MCFADDEN, P. J., BRANCH and BETHEL, JJ.
MCFADDEN, PRESIDING JUDGE.
jury trial, Quanta Jackson was convicted of two counts of
child molestation and one count of theft by taking. He
challenges the sufficiency of the evidence as to one of the
counts of child molestation, in which he was alleged to have
masturbated in front of his 13-year-old stepson, J. B., but
the evidence authorized the conviction. He also argues that
his trial counsel was ineffective, but he has not shown that
his counsel performed deficiently. So we affirm.
Sufficiency of the evidence.
appeal, in considering a challenge to the sufficiency of the
we view the evidence in the light most favorable to the
verdict, with the defendant no longer enjoying a
presumption of innocence. We neither weigh the evidence nor
judge the credibility of witnesses, but determine only
whether, after viewing the evidence in the light most
favorable to the prosecution, any rational trier of fact
could have found the essential elements of the crime beyond
a reasonable doubt.
Carter v. State, ___ Ga.App. ___ (805 S.E.2d 924)
(Case No. A17A0860, decided Oct. 23, 2017) (citations and
viewed, the evidence showed that on the morning of October
31, 2013, Jackson suggested to J. B. that the boy stay home
from school. J. B.'s mother was not home at the time.
After placing blankets over the windows of their apartment,
Jackson showed J. B. a pornographic video of a man and a
woman having sexual intercourse and told the boy that he was
going to show him how to masturbate. Jackson then pulled out
his penis and began stroking himself. He told J. B. to remove
his shirt and begin masturbating, too. Jackson also pulled J.
B.'s pants down, placed his hand over the boy's hand,
and moved the boy's hand up and down on the boy's
penis. J. B. was afraid and, after telling Jackson that he
felt uncomfortable, he put his clothes on and left the
apartment for school.
afternoon, a visibly shaken J. B. told his mother what had
happened with Jackson. J. B.'s mother called Jackson at
his workplace, a hotel where Jackson worked as a front desk
clerk. Jackson apologized repeatedly, stated that he did not
"mean to do it, " offered to leave, and asked the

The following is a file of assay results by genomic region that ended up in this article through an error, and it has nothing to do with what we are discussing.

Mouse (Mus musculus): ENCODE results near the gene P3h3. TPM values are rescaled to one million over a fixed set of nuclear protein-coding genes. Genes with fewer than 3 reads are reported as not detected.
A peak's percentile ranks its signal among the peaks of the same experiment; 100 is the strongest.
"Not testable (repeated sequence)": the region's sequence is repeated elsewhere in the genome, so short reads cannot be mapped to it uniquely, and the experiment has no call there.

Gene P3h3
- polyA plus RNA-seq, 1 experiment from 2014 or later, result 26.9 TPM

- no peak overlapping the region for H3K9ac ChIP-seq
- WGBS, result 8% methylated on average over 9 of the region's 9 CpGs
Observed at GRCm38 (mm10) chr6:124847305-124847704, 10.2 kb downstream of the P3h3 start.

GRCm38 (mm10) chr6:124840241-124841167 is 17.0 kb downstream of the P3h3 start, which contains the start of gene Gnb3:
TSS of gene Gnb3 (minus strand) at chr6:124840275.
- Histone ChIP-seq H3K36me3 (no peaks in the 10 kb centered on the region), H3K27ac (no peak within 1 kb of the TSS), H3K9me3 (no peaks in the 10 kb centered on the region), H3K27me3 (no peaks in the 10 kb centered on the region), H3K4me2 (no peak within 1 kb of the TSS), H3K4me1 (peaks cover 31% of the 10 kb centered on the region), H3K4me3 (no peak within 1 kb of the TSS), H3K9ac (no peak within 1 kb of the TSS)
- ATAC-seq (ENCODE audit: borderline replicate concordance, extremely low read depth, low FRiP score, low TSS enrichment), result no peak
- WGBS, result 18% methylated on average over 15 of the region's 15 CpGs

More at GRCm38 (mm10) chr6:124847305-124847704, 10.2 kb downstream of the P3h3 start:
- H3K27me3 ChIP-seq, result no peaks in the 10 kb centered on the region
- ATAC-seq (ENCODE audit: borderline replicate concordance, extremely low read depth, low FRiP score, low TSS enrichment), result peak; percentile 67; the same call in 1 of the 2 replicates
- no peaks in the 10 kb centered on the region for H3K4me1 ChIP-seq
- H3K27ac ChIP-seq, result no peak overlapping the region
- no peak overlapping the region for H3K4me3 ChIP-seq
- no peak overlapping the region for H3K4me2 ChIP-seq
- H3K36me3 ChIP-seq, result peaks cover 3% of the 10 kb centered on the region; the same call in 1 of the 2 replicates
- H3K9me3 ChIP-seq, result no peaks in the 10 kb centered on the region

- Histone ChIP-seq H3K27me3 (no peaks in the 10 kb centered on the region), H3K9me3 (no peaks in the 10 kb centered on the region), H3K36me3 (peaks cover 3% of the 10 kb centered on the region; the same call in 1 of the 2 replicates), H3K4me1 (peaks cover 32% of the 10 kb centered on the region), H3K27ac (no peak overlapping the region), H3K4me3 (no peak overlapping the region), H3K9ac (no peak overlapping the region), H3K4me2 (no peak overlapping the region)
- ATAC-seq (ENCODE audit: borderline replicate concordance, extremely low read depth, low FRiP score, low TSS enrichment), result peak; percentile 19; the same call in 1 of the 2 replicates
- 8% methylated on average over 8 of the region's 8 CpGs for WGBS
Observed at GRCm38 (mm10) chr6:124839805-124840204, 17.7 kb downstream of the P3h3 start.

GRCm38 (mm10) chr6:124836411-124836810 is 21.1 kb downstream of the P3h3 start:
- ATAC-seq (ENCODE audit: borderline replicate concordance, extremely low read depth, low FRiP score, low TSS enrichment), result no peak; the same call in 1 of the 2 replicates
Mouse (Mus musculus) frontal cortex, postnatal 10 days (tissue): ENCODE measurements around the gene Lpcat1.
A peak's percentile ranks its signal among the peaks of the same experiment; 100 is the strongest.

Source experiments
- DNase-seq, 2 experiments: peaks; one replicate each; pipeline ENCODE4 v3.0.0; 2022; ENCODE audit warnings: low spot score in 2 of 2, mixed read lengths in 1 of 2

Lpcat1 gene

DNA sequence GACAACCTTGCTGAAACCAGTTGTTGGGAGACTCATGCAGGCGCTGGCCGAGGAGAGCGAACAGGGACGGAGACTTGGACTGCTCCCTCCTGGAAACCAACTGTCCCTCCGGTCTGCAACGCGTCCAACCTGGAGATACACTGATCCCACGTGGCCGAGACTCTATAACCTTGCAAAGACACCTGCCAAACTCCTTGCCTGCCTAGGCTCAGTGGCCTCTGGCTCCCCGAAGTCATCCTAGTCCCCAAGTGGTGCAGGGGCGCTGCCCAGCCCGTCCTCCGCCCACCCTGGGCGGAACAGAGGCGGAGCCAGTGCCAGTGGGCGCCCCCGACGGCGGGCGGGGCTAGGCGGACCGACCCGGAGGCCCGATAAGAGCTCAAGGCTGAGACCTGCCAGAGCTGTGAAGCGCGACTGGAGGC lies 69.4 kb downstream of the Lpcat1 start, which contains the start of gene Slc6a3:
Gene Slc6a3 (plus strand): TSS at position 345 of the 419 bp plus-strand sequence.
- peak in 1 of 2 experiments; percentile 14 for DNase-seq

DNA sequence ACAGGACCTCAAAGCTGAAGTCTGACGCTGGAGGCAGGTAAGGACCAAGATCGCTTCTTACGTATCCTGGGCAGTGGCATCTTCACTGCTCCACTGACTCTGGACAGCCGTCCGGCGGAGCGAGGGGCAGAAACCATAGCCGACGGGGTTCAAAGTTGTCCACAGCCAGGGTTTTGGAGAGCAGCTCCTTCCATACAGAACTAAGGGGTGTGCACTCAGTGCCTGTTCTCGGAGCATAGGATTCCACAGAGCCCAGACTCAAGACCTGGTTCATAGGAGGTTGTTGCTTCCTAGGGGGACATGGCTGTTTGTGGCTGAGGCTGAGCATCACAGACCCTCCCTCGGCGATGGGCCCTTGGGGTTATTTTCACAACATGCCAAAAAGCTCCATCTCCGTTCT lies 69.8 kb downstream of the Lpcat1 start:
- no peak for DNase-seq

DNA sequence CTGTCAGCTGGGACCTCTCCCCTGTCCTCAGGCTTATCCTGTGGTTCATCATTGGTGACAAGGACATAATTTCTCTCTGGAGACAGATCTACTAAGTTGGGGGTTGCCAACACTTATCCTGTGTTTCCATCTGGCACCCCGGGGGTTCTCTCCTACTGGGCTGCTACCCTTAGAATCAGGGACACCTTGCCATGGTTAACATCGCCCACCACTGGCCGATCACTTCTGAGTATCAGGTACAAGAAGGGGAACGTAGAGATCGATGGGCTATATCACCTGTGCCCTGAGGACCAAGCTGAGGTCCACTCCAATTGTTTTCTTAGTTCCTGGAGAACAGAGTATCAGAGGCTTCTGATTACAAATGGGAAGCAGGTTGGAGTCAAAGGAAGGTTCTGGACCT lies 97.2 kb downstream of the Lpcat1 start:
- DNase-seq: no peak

boy's mother not to call the police. J. B.'s mother
hung up on Jackson and called the boy's father, who went
to confront Jackson at the hotel. When J. B.'s father
arrived, Jackson had disappeared and money was missing from
the hotel's two cash drawers and a cash box.
that evening, J. B. gave a forensic interview to a police
officer, in which he described what Jackson had done. That
night, J. B. also discussed with his father what had
jury found Jackson guilty of two counts of child molestation,
for masturbating in front of J. B. and for taking J. B.'s
hand and moving it up and down on the boy's penis. The
jury also found him guilty of theft by taking of the money
from the hotel. The trial court entered judgment on the
verdict and denied Jackson's motion for new trial.
challenges the sufficiency of the evidence supporting his
conviction of child molestation for masturbating in front of
J. B., but we find no merit in this claim of error. A person
commits the offense of child molestation, among other ways,
by doing "any immoral or indecent act to or in the
presence of or with any child under the age of 16 years with
the intent to arouse or satisfy the sexual desires of either
the child or the person[.]" OCGA § 16-6-4 (a) (1).
Evidence that a defendant masturbated in a child's
presence can support a child molestation conviction. See
Klausen v. State, 294 Ga.App. 463, 464-465 (1) (669
S.E.2d 460) (2008).
argues that the evidence was insufficient because, at trial,
J. B. testified that he closed his eyes when Jackson pulled
out his penis. But it was not necessary for J. B. to actually
see Jackson masturbate, so long as that act occurred in his
presence. See Klausen, 294 Ga.App. at 464-465 (no
authority "requires the child to observe the entire
act" and a defendant's action of masturbating in the
presence of a child is "no less culpable because the
child may not have been fully aware of what was
occurring") (citations and punctuation omitted).
Although J. B. did not testify at trial that he saw Jackson
masturbate - but instead testified that he closed his eyes -
there was evidence from which the jury could infer that
Jackson masturbated in the boy's presence. J. B.
testified that, immediately before he closed his eyes,
Jackson pulled his pants down, took out his penis, and told
the boy that he would show him how to masturbate. And J. B.
made an earlier statement that Jackson had masturbated: J.
B.'s mother testified that the boy told her Jackson had
"pulled out his private area and started stroking
himself." To the extent J. B.'s trial testimony was
inconsistent with that earlier statement, the jury was
entitled to credit the boy's earlier statement. See
Little v. State, 262 Ga.App. 377, 378 (a) (585
S.E.2d 677) (2003) (differences between victim's earlier
statement to police and his trial testimony "simply
present[ed] a credibility determination for the trier of